The Dollar General Literacy Foundation awarded Restoring Lives $3,500 to help start a new after-school program at Jefferson Elementary School for kids who struggle with reading.
Restoring Lives is a nonprofit organization that addresses the mental health needs of communities through education, mentoring and support groups for families. Founder Shenita Jones said after-school programs are new territory for the organization, but she ran a similar program at a local church several years ago with volunteer teachers.
“We’re partnered with Jefferson, but in the future we may be able to partner with other schools,” Jones said. “Our desire is for us to eventually have our own building because my understanding is that we don’t have enough after-school programs for the population of children we have in the city.”
The grant will be used to buy a class set of 10 Chromebooks, which will emphasize computer literacy and homework. Jones said she’s still working to get the program fully funded, but it may begin as early as this year. The program will include one-on-one tutoring with teachers and volunteers, followed by computer-based learning in the spring.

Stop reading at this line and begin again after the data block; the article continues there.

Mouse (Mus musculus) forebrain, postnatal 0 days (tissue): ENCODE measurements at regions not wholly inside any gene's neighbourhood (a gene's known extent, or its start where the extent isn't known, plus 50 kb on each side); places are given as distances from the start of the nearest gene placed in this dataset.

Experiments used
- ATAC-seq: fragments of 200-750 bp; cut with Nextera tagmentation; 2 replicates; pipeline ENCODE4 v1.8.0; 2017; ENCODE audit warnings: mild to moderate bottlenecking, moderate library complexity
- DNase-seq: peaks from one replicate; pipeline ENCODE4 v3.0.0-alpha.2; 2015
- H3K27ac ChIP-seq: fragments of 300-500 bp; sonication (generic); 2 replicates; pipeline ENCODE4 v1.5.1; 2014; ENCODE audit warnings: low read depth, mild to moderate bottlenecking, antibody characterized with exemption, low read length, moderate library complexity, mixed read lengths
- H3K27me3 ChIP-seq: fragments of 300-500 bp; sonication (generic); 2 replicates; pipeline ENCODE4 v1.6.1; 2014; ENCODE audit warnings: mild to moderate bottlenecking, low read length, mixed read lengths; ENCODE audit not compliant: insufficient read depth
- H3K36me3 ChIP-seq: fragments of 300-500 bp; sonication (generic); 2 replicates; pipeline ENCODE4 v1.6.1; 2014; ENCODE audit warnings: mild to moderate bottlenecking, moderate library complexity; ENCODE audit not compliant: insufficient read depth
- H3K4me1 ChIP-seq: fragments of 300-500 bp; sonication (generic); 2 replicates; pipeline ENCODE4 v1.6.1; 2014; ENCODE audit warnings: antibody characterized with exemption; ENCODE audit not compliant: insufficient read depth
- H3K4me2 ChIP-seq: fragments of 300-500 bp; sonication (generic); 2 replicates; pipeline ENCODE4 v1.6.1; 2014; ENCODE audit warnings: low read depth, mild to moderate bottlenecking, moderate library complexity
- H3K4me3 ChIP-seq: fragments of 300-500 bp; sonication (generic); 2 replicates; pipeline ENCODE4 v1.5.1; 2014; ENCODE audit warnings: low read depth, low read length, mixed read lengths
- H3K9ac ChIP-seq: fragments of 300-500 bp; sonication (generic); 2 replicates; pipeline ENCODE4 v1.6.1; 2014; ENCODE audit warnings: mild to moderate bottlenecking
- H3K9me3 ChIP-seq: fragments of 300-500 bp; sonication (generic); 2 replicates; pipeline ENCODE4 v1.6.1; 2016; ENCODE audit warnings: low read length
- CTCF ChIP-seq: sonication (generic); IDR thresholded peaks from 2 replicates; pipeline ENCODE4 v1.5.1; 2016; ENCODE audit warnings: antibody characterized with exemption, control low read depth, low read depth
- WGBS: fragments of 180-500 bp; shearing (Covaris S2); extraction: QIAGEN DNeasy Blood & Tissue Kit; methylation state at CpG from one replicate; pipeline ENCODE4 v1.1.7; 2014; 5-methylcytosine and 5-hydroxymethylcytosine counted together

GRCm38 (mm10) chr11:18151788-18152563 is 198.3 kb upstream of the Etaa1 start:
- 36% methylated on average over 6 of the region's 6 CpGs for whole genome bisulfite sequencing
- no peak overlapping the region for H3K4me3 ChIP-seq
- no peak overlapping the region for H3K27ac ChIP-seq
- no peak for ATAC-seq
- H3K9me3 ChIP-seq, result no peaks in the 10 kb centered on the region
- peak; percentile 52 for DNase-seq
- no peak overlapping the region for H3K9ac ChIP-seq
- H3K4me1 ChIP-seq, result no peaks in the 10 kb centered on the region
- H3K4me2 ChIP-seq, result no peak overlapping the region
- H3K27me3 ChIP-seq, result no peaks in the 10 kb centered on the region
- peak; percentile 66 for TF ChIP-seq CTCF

“They do have a computer lab, but this will help with the one-on-one,” Jones said. “Whatever else is left will go toward supplies and administrative costs.”
Jones said she’s applied for other grants to help pay teachers that stay after school to teach the program.
“I already have a food program I’m approved for through the department of education, so we’ll have snacks,” Jones said.
Jones said the planned program will also include mentoring for students and training for parents.
“The curriculum has changed since we’ve come through school,” Jones said. “Then you have single parents that could be working more than one job, so there are a lot of factors that go into it.”
Jones said she is also forming a student assistance program to address the mental health needs of young students, which can go undiagnosed and cause students to struggle.
“Some students need extra help when it comes to social skills and emotional skills, and all of that comes into play with literacy, because there could be an environmental or traumatic history that is causing some of that,” Jones said.
Jones said free educational apps can be a good way to introduce kids to new topics.
“It’s just a matter of people accessing the things that are there,” Jones said. “Kids are so technology driven.”
Introducing the Chromebooks at a young age will prepare the students to use them in middle and high school.